Malls in Utah County and everywhere else are struggling. If this is news to you trying reading this article that has some background and history, or click here, here, or here for recent posts on the subject.
Or just go to a mall. Trolley Square is in serious financial trouble, two thirds of the anchor spaces in the University Mall are empty, and rumors indicate that the Towne Center Mall is about to lose the Gap.
Like many cities, Provo doesn’t seem to have grasped the enormity of this problem; the question isn’t “how can we save the mall?” it’s “what can we do in the not-too-distant future when we are required to move to Plan B?”
I believe the best answer — at least along the rapidly growing Wasatch Front — is to turn malls into neighborhoods.
This idea likely would involve two components: 1) repurposing existing mall infrastructure for housing, etc., and 2) building new (mostly residential) structures in underused mall parking lots.
Repurposing existing mall structures is the most exciting part of this concept. Basically, former retail spaces could be carved up into condos or apartments. Anything would be possible, though a natural outcome would be semi-industrial feeling units — cement floors, exposed ducts, concrete pillars, etc. This type of housing doesn’t appeal to everyone, but it basically doesn’t exist in cities like Provo.
In other words, converted mall spaces are the warehouse lofts of tomorrow. Even up in Salt Lake City converted warehouses are popular and command high prices per square foot of real estate. For example, listings here, here, here, and here are all unlike anything in Provo right now. This listing is a new building that’s even trying to copy the aesthetic of a converted warehouse.
Aesthetics aside, this type of development provides the opportunity to create big multi-unit buildings at a fraction of the cost. And because the units can vary in size, they can also remain affordable. Right now, Provo basically loses anyone looking for housing in the nice-but-affordable multi-unit market.
The second part of this concept would involve building more housing — as well as other things like schools, libraries, parks, etc. — where mall parking currently exists.
The advantages of this plan are that the land is open, already surrounded by infrastructure, and privately owned. It would take a horrible space and make it desirable and profitable at a fraction of the cost that similar projects require. And if the owners were on board, it would combine the best aspects of both infill and new development.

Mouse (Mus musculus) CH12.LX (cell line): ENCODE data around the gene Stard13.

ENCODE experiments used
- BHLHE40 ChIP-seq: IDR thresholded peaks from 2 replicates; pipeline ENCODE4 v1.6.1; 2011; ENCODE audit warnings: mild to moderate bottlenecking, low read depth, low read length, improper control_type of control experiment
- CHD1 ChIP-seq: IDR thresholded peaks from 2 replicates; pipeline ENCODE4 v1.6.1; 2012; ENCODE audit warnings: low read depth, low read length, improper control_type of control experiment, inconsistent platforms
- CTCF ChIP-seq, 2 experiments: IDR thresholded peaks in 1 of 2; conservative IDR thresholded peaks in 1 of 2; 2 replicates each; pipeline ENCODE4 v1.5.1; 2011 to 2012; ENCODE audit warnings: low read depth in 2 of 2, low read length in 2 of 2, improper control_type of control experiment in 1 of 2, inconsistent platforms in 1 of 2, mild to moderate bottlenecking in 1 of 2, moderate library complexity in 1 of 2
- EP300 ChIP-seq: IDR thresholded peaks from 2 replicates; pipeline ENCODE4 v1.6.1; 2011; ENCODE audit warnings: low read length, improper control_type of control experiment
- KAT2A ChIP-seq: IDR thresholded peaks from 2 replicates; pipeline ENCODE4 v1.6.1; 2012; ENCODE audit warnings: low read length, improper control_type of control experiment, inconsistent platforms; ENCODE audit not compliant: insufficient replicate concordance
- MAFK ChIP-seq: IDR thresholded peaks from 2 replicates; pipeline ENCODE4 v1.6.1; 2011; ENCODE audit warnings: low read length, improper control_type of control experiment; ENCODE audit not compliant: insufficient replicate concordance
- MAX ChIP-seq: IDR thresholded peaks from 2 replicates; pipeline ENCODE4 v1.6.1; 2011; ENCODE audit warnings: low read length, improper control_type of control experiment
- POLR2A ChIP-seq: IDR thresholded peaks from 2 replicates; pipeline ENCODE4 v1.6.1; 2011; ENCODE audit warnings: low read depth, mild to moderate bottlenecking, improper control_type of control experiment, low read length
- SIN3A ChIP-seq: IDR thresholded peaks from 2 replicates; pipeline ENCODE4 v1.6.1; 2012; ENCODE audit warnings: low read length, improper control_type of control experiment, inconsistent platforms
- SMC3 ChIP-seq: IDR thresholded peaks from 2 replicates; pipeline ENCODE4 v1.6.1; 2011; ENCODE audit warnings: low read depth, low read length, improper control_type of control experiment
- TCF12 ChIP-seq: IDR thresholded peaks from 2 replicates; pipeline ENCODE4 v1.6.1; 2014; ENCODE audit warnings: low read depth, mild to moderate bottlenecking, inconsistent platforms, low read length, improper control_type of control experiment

And there’s a massive amount of space:
At the Provo Towne Center Mall much of the existing parking already goes unused so there’s no reason this part of the plan couldn’t beginning immediately. It’d almost certainly help the mall by adding customers. The development could be single family homes, apartments, condos, etc. The point is that there’s room for hundreds, perhaps thousands, of residences in this space.
There are an infinite number of possible configurations, but take a look at the pictures of the Towne Center’s north side:
Now imagine if front doors were cut out of the Sears wall for condos, essentially turning it into row housing. On the right side of the picture, where there are cars, there could be more row homes, cottages, or tall buildings. I’d favor something that created a pleasant street wall, but regardless it only takes a little bit of imagination to see this as an incredibly vibrant neighborhood. It’d be a narrow little street filled with families. And it’d make a developer rich.
Here’s another picture:
In the picture above, imagine homes lining the left side of the street. And again, the great thing about this idea is that much of the infrastructure already exists. It’d be like getting a City Creek (with a bit of Daybreak) in Provo that was far cooler and vastly cheaper. It could be done in a way that incorporated some of the mall’s current function as a retail center, or the entire site could be reimagined. There’d be ample space — perhaps the first floor of the Sears that faces east — for a grocery store like Harmon’s.
This idea really coalesced for me after I wrote a series on building houses in the street. People liked the idea, but thought it’d be tough to overcome the political and physical obstacles. Malls spaces don’t fix existing streets, but they are open, underperforming and not ruled by existing infrastructure or NIMBY problems.
In fact, if cities can make something like this work malls may become major assets, much like old factories and warehouses turned out to be beneficial to post-industrial cities.
Variations of this idea already exist. The Atlantic Cities recently mentioned one, and City Creek and The Gateway also probably both fit the bill.
But all of those projects are firmly grounded in a mall mentality and frankly I wouldn’t reside in any of them. Provo and cities like it, on the other hand, have an incredible opportunity to treat their malls as exercises in adaptive reuse. And in the end if we do nothing that’s exactly what we’ll have in place of our malls: nothing.